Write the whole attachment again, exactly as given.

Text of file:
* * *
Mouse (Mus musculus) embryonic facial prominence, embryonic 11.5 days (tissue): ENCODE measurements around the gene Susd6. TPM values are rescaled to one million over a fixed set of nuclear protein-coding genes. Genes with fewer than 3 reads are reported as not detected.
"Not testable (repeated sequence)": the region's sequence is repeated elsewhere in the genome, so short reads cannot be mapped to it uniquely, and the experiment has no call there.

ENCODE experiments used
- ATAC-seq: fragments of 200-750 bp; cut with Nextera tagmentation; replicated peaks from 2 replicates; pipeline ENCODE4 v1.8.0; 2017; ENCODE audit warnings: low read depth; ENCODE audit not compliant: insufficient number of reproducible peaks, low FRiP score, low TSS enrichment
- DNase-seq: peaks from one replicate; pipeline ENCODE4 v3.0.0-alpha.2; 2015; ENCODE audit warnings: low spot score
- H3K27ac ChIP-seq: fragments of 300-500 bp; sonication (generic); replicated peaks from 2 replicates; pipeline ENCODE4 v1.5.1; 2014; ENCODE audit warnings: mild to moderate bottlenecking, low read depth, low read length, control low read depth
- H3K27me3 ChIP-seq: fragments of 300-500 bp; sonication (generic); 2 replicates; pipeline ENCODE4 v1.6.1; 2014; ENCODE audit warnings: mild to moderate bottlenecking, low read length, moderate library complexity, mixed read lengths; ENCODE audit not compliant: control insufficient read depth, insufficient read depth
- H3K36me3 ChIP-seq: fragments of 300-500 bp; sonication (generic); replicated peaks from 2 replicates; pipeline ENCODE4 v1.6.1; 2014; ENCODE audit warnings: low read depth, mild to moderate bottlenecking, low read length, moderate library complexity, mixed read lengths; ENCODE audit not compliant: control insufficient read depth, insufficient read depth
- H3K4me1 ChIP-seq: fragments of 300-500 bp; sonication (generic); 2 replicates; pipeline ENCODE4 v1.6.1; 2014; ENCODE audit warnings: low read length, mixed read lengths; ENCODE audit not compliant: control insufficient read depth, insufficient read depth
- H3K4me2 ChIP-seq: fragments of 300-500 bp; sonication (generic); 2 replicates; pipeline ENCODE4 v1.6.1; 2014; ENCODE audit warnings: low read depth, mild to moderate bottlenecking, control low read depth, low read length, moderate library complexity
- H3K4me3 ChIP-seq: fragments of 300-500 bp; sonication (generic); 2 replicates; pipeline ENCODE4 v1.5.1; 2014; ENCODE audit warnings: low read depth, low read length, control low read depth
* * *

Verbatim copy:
Mouse (Mus musculus) embryonic facial prominence, embryonic 11.5 days (tissue): ENCODE measurements around the gene Susd6. TPM values are rescaled to one million over a fixed set of nuclear protein-coding genes. Genes with fewer than 3 reads are reported as not detected.
"Not testable (repeated sequence)": the region's sequence is repeated elsewhere in the genome, so short reads cannot be mapped to it uniquely, and the experiment has no call there.

ENCODE experiments used
- ATAC-seq: fragments of 200-750 bp; cut with Nextera tagmentation; replicated peaks from 2 replicates; pipeline ENCODE4 v1.8.0; 2017; ENCODE audit warnings: low read depth; ENCODE audit not compliant: insufficient number of reproducible peaks, low FRiP score, low TSS enrichment
- DNase-seq: peaks from one replicate; pipeline ENCODE4 v3.0.0-alpha.2; 2015; ENCODE audit warnings: low spot score
- H3K27ac ChIP-seq: fragments of 300-500 bp; sonication (generic); replicated peaks from 2 replicates; pipeline ENCODE4 v1.5.1; 2014; ENCODE audit warnings: mild to moderate bottlenecking, low read depth, low read length, control low read depth
- H3K27me3 ChIP-seq: fragments of 300-500 bp; sonication (generic); 2 replicates; pipeline ENCODE4 v1.6.1; 2014; ENCODE audit warnings: mild to moderate bottlenecking, low read length, moderate library complexity, mixed read lengths; ENCODE audit not compliant: control insufficient read depth, insufficient read depth
- H3K36me3 ChIP-seq: fragments of 300-500 bp; sonication (generic); replicated peaks from 2 replicates; pipeline ENCODE4 v1.6.1; 2014; ENCODE audit warnings: low read depth, mild to moderate bottlenecking, low read length, moderate library complexity, mixed read lengths; ENCODE audit not compliant: control insufficient read depth, insufficient read depth
- H3K4me1 ChIP-seq: fragments of 300-500 bp; sonication (generic); 2 replicates; pipeline ENCODE4 v1.6.1; 2014; ENCODE audit warnings: low read length, mixed read lengths; ENCODE audit not compliant: control insufficient read depth, insufficient read depth
- H3K4me2 ChIP-seq: fragments of 300-500 bp; sonication (generic); 2 replicates; pipeline ENCODE4 v1.6.1; 2014; ENCODE audit warnings: low read depth, mild to moderate bottlenecking, control low read depth, low read length, moderate library complexity
- H3K4me3 ChIP-seq: fragments of 300-500 bp; sonication (generic); 2 replicates; pipeline ENCODE4 v1.5.1; 2014; ENCODE audit warnings: low read depth, low read length, control low read depth